-- Truth Be Told Quotes
Whether it’s a friend, a boss, an obtuse government… everyone has an issue with someone at some point. Whatever your conflict is about, personal attacks and overreaction won’t help resolve it. Instead, ask yourself what you really want, and whether the way you are handling the situation will get you there. Do you want an apology? Acknowledgment? Change? Whatever it is, you’re a lot more likely to get what you want if you stay focused with actions that can actually help.
Up to full quote
This quote helps teens understand that in everyone’s life, conflict happens-- what matters is how they deal with it. We can’t avoid conflict all together, but when it occurs, there are techniques for resolving conflict that are more effective than others.
Name calling, personal attacks, and overblown emotional responses generally don’t help resolve conflict. Instead, taking a moment to calm down and figure out what you really want in the situation is a lot more productive. Focusing your arguments on how you want the conflict to resolve (with an apology, acknowledgement, change) is more likely to get you what you want. And staying respectful in how you communicate is essential if you want to resolve the conflict and keep your relationships in tact afterwards. (Also see the quote ”It’s not just what you say, it’s how you say it.”) for tips on communicating during conflict.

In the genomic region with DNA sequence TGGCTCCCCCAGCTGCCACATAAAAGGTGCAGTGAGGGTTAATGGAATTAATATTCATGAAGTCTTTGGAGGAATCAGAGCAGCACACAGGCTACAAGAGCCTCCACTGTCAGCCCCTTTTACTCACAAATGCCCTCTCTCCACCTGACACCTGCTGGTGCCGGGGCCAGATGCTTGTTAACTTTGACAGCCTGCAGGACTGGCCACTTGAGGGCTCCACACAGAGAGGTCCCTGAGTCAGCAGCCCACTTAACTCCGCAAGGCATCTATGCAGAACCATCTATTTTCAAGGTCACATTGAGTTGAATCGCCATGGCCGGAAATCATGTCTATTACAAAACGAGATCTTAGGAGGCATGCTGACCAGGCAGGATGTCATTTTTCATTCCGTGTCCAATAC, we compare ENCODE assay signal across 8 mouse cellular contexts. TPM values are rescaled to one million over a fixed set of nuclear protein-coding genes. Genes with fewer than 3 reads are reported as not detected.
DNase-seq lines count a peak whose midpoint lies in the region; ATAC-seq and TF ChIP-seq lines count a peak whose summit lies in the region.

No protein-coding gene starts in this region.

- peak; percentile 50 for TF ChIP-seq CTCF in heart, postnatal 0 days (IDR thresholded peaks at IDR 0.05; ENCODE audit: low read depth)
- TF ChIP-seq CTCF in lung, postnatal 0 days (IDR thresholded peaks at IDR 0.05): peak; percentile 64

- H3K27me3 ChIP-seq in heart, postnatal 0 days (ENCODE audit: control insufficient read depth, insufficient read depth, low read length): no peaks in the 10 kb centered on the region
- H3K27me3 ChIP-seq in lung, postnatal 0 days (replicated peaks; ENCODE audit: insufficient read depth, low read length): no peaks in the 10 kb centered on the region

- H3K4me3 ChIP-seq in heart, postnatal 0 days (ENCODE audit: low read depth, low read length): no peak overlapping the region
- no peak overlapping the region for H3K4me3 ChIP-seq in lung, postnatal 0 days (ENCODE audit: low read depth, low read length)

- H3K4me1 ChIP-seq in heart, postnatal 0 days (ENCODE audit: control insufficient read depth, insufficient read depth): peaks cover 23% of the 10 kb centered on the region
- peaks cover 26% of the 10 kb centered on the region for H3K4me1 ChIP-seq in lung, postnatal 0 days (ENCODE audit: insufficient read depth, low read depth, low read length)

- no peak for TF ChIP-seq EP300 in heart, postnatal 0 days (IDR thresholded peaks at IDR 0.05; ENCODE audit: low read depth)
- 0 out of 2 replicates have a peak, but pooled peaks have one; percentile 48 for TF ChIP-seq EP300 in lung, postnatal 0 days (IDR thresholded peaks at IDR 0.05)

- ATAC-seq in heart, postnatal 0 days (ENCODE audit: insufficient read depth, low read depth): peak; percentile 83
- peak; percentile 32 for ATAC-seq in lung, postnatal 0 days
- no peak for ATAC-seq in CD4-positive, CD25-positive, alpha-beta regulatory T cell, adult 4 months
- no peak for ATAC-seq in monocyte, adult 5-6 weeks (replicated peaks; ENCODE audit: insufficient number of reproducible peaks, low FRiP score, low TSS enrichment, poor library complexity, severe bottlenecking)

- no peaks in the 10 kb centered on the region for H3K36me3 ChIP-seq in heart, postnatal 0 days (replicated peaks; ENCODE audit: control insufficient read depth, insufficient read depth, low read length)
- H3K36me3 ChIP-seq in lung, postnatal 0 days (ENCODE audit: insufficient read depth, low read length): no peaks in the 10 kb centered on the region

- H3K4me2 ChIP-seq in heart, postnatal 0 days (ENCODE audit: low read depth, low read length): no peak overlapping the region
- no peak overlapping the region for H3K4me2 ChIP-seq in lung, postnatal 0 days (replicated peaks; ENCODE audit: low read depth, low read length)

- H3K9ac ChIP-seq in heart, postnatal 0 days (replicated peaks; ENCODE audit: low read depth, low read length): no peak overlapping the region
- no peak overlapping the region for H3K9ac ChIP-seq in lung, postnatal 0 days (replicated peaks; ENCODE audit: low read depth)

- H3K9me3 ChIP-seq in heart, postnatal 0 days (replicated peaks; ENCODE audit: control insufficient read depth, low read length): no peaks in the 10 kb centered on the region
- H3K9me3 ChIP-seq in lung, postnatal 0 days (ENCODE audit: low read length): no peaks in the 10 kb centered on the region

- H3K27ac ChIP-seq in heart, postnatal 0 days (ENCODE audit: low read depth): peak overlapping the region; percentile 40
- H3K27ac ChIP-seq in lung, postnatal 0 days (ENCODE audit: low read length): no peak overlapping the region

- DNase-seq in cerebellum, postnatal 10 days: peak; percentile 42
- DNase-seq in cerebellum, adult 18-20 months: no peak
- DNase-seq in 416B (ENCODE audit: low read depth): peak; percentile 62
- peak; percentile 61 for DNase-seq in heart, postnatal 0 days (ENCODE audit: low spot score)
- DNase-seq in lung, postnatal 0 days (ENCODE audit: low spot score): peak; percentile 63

High School Health Class / Social Emotional Development topics:
Age Group: High school, young adult.
Age Group: High school, young adult
In this SEL activity and worksheet, teens use real world scenarios to build healthy skills to resolve conflict.
In this activity and worksheet on communicating with respect and caring in an online world.
This activity for high school teens, promotes discussion about the role of conflict in society from a historical perspective, including the role of social media in conflict and social change.
Download a printable coloring page for a mindfulness activity with this quote.